Alcohol was frequently used in many other conditions of a similar nature, and above all in the septic conditions so common in hospitals before the days of antisepsis and asepsis. When it is recalled that amputations yielded a mortality from sepsis of at least one in four, the extensive use of alcohol in hospital practice two generations ago will be readily understood. We have changed that, however, and Sir Frederick Treves, at a meeting of the British Medical Association at Toronto, five years ago, called particular attention to the statistics of the use of alcohol in British hospitals. During the last forty years milk and alcohol have exactly changed places in the London hospitals. Between 1860 and 1870 about four times as much was spent for alcohol as for milk in these hospitals; during the last decade about four times as much was spent for milk as for alcohol.

A corresponding change has taken place in many other phases of treatment in which alcohol was commonly used. The physician of fifty years ago would have thought that one of his most efficient remedies had been taken from him if he could not use alcohol freely in tuberculosis. There are practically no well-known specialists in tuberculosis now who recommend the use {31} of alcohol. On the contrary, most of them point out the dangers from its use and consider that the depression which follows even a moderate dose is likely to do much more harm than the temporary and fleeting stimulation which it gives can do good. In the treatment of phthisis in recent years milk has done much more than take the place of alcohol: it has displaced it entirely. The medical profession realizes now that what the consumptive needs is not more stimulation—for more of that than is good for him is forced upon him by the toxins of the disease—but more nutrition to enable him to resist the progress of the disease and raise his resistive vitality against its toxemia. The one stimulant that is of service in the affection is oxygen, and even that should be given in nature's dosage rather than by artificial means.

Alcohol in Pneumonia.—A corresponding change has taken place in the professional attitude towards the use of alcohol in pneumonia. There was a time not so very long ago when alcohol was considered the sheet anchor of our therapeutics for pneumonic conditions, especially those in which from the beginning a fatal termination seemed inevitable, because of the age of the patient or some complication. There were physicians who said that if they had to choose between all the drugs of the pharmacopeia on the one hand without whiskey and whiskey without all drugs whatsoever, for the treatment of pneumonia, they would make the latter choice. We are not as yet entirely away from the point of view that attributes a certain value to alcohol in pneumonia, though even those who still employ alcohol are less emphatic in their advocacy of it. Any one who has seen the result of the fresh air for pneumonia patients will think less and less of alcohol. One well-known clinical authority declares that the very best place to treat pneumonia in our cities would be beneath the trees in the parks. Our patients are being treated at the ends of wards with the windows up, on the balconies, and on the roofs, and the death rate is much reduced and the necessity for any other than oxygen stimulation seems much less.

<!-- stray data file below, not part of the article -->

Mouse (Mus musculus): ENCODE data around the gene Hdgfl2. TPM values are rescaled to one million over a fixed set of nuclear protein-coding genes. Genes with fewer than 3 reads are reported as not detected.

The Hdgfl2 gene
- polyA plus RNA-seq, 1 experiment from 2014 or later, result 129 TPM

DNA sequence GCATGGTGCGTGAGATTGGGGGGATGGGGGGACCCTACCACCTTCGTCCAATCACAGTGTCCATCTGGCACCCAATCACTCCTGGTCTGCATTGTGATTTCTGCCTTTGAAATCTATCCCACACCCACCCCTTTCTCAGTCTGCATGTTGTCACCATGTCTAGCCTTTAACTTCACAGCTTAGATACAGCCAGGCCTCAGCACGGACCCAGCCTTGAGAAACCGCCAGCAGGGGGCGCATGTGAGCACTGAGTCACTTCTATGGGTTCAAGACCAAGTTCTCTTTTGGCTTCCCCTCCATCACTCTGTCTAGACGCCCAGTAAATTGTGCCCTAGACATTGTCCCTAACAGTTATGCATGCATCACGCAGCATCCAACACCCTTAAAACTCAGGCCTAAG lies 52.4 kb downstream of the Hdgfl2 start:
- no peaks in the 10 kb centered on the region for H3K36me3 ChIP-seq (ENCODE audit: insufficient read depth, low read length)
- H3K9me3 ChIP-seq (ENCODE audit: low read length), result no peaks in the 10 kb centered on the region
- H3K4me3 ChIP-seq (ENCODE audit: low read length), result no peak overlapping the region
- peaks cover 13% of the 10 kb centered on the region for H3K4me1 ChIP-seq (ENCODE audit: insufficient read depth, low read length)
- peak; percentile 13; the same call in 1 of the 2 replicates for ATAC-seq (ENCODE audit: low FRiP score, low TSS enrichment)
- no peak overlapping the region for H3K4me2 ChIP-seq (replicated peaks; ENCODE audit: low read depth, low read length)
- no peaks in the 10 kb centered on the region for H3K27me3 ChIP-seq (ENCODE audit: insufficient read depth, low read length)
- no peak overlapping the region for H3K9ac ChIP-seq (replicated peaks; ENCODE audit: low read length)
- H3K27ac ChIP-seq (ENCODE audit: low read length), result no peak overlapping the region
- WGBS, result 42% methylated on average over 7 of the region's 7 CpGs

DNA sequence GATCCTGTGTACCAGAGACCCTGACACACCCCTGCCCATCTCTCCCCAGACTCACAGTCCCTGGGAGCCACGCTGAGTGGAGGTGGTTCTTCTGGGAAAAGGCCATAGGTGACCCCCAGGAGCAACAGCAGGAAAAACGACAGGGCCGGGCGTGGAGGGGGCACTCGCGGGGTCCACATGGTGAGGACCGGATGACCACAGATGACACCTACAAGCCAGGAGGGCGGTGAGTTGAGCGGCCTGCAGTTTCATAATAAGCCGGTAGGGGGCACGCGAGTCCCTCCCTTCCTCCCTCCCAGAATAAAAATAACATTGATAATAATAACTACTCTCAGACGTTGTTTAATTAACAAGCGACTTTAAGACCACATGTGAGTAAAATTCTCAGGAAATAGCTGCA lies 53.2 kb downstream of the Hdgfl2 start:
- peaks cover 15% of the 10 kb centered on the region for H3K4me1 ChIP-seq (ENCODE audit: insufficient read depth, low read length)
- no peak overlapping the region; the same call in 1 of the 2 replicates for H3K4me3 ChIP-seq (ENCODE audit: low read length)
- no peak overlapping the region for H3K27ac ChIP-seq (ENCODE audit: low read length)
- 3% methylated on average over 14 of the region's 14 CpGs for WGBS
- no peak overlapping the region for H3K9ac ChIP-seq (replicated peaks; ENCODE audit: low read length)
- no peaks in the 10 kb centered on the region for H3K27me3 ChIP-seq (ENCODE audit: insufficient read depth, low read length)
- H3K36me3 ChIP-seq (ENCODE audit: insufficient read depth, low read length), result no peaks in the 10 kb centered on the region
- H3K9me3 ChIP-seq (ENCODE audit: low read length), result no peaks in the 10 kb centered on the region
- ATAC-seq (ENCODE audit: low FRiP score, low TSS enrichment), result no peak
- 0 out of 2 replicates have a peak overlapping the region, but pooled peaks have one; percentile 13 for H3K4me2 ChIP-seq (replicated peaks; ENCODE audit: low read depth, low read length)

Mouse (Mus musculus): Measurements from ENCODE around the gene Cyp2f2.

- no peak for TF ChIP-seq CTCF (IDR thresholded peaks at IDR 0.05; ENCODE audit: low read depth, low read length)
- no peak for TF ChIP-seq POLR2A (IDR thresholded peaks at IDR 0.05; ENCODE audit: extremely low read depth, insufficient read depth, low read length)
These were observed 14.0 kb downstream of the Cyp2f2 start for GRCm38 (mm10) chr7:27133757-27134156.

Alcohol in Vague Affections.—The suggestive influence of the effect of alcohol is unconsciously obtained in a number of vague and rather chronic affections. Among these the most noteworthy are women's diseases. Various alcoholic home remedies, gin and whiskey, usually disguised by some bitter, used to be popular. But the known presence of alcohol in these discredited them. Then the nostrum vendors proceeded to supply something just as good. They were, in fact, the same things under another name. Many of the much-advertised remedies that are supposed to cure the ills the weaker sex is liable to, have been found to be little more than dilute whiskey, for in alcoholic strength they were about equal to whiskey diluted once with water, and the other substances were added only to disguise the taste and the odor of this principal ingredient. Many of these remedies have elicited innumerable flattering testimonials and not all of these were fraudulent or obtained by questionable means, but many of them were given because of results secured through the remedies. The alcohol gave the well-known sense of well-being, and the suggestive influence of this increased the appetite, tempted the patient to move around more, and to get more into the air than before, and the consequence was an improvement in the general health, in the midst of which many symptoms that seemed to the excited imaginations of run-down individuals to be serious were relieved. In a great many cases, however, the result was the {32} formation of a whiskey habit; hence the crusade which has discredited these remedies.

Other patent medicines, and, indeed, some of the proprietary preparations, commonly recommended as nutrients and the like, and supposed to be ethical, are found to owe whatever efficiency they have to their alcoholic content. Here once more the suggestive elements were the more important, and enabled substances of little physical efficiency to produce effects that seemed to indicate the presence of powerful energizing materials.